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In this lesson, we cover shortcuts you can use to move the active cell in a selection.


In this video, we'll cover shortcuts for working with the active cell.

As I mentioned earlier, every worksheet has an "active cell", which you can see displayed in the name box.

When the active cell is off-screen, you can scroll it into view, without actually changing the active cell, using Control + backspace on Windows, and Command + Delete on a Mac.

If you extend this selection in any direction, you'll see that the active cell doesn't change. Only the selection changes.

However, when you make a new selection, the active cell will update.

When you have multiple cells selected, you can move the active cell anywhere you like without affecting the selection itself.

To move the active cell down, use the enter key, and to move it up, use shift + enter.

To move the active cell right, use tab. And to move the active cell left, use shift + tab.

You can rotate the active cell through the 4 corners of your selection using Control + period. This is a handy shortcut, as we'll see in a minute.

With multiple cells selected, you can always reduce your selection to the active cell only by pressing Shift + Backspace on Windows, and Shift + Delete on a Mac.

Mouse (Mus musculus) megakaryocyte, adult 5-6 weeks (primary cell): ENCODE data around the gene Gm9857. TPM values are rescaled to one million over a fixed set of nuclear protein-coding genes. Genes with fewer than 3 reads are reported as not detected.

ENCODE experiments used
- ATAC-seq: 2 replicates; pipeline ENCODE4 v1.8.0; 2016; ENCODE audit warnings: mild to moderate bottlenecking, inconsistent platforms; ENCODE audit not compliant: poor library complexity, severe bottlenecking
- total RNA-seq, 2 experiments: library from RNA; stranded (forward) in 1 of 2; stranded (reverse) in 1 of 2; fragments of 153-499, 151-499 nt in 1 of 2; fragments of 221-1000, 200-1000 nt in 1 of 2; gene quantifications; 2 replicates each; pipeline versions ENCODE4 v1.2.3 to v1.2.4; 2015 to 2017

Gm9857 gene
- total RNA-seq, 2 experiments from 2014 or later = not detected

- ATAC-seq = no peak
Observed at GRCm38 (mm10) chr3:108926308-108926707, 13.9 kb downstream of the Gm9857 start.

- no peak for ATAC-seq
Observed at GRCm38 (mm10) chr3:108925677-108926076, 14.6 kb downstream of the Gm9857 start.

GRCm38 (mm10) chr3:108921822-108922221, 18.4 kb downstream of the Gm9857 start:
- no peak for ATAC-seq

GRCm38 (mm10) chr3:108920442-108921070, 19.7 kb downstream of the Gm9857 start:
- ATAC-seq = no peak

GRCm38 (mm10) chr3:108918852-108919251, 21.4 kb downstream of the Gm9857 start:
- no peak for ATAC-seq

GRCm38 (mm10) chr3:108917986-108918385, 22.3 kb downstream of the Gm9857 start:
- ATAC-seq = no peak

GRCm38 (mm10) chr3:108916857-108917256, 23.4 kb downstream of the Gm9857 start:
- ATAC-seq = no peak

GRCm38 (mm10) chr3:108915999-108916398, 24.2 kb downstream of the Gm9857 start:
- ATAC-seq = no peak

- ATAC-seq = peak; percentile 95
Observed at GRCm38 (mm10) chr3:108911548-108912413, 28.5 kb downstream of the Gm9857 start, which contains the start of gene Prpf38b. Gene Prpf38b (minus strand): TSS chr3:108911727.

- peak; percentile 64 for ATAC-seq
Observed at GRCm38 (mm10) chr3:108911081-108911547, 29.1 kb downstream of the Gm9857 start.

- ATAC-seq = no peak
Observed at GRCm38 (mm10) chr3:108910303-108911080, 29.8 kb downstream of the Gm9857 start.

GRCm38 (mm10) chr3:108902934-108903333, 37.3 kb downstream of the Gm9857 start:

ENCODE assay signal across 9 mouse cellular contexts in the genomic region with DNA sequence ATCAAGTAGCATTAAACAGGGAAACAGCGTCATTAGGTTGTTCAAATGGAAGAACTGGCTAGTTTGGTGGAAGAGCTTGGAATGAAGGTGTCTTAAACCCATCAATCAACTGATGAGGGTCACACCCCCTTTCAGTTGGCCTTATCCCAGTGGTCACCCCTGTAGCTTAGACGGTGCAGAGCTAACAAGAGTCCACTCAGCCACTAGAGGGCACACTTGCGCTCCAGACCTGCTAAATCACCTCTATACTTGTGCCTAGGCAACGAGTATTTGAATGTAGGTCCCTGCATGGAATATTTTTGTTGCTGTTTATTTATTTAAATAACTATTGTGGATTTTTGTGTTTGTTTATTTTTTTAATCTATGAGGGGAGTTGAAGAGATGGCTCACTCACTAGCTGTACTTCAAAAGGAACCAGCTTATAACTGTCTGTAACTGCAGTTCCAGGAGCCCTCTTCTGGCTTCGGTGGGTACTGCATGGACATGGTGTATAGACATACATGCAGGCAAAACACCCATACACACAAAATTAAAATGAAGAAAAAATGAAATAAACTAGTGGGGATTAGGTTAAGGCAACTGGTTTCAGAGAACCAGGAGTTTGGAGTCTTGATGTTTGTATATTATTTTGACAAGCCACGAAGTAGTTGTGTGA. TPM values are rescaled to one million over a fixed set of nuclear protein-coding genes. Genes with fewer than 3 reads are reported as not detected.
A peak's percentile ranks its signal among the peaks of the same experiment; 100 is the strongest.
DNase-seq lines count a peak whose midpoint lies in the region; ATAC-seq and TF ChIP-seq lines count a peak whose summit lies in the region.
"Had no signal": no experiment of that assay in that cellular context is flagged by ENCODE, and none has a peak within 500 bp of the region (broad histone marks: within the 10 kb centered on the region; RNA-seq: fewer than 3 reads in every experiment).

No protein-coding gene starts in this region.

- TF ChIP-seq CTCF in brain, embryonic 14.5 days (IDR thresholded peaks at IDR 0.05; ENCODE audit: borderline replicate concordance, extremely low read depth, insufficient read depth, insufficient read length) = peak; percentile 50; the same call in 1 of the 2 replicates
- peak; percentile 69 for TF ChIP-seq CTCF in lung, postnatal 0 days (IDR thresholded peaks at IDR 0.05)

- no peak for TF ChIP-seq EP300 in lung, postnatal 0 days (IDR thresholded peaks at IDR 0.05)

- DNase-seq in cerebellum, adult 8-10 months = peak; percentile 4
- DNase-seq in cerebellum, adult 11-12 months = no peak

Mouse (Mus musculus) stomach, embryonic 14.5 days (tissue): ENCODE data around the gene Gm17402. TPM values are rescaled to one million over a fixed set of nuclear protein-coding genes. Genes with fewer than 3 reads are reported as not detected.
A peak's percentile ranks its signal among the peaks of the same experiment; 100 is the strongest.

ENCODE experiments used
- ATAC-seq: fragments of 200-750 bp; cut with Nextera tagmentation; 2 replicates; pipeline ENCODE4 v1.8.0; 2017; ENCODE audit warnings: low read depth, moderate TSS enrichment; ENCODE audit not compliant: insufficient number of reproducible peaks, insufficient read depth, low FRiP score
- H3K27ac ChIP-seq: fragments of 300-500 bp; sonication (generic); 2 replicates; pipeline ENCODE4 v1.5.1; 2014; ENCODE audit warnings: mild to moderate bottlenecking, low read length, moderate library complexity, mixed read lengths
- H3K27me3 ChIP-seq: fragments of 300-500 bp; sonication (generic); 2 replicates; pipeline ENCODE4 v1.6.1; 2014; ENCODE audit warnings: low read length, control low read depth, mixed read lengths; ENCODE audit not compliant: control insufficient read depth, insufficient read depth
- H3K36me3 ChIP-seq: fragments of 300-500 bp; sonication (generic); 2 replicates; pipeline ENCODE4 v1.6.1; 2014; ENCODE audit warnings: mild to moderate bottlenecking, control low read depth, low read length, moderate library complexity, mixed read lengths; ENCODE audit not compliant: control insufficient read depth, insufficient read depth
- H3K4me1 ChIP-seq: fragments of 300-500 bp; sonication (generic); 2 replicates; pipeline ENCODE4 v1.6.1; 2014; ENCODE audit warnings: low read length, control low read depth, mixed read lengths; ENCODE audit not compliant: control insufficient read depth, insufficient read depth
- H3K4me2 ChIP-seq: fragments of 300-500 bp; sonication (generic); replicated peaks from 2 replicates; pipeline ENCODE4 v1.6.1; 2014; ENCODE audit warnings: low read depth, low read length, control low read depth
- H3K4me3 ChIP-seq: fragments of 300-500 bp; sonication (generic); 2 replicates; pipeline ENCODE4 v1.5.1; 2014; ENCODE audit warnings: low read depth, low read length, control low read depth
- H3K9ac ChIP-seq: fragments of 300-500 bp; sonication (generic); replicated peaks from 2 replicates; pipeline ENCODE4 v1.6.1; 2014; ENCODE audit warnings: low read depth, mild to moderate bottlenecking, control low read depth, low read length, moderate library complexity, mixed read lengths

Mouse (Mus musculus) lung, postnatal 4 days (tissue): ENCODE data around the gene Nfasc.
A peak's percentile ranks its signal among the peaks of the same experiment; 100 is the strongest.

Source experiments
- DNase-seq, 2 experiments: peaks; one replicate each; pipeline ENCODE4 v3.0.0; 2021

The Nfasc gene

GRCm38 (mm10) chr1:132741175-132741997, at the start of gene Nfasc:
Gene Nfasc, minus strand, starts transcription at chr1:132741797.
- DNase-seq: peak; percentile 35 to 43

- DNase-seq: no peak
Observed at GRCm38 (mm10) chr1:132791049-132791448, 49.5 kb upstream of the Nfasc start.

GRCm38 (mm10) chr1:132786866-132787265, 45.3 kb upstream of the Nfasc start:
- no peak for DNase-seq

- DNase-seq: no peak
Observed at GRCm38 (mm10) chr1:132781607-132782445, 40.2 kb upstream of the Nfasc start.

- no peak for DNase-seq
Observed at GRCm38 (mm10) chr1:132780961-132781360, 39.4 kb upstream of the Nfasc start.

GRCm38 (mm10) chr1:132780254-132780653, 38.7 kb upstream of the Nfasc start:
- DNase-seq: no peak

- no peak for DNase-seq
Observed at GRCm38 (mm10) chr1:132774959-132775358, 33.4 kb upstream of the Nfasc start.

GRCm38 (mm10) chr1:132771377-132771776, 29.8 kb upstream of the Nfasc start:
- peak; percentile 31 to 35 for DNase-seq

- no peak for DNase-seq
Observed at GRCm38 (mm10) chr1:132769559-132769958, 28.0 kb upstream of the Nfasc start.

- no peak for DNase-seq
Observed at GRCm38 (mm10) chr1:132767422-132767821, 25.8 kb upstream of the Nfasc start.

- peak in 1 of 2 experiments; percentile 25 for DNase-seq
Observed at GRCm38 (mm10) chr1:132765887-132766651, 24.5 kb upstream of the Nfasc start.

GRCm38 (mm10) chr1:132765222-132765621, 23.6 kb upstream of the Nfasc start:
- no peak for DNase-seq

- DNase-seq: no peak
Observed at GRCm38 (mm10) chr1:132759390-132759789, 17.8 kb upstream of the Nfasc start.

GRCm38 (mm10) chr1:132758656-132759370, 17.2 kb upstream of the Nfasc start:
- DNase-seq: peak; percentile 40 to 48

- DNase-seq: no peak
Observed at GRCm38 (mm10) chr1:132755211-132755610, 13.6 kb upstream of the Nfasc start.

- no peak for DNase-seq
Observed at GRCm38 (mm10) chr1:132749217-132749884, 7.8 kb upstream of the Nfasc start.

When you have multiple selections on the worksheet, you can move the active cell to each selection using Control + Alt + and the right or left arrow in Windows. On a Mac, the shortcut is Control + Option plus the right or left arrow.

Let me show you how working with the active cell can be helpful.

In this worksheet, we have a set of employee data, which is summarized by this pivot table. You can see that we have data for 300 employees.

In a second sheet, I have a set of updated employee data that I'll use to replace the original data.

After I copy the new data and paste it over the old data, I want to be sure that I've actually replaced all the original data.

I don't know whether the new data contains more or fewer employees.

By using Control + period to move the active cell to the bottom of the paste range, I can easily see that the new data contains fewer employees...the selection created by paste falls short by 7 rows.

This makes it easy for me to see and delete the extra rows.

When I refresh the pivot table, you can see the new count is 293, as expected.

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Dave Bruns

Hi - I'm Dave Bruns, and I run Exceljet with my wife, Lisa. Our goal is to help you work faster in Excel. We create short videos, and clear examples of formulas, functions, pivot tables, conditional formatting, and charts.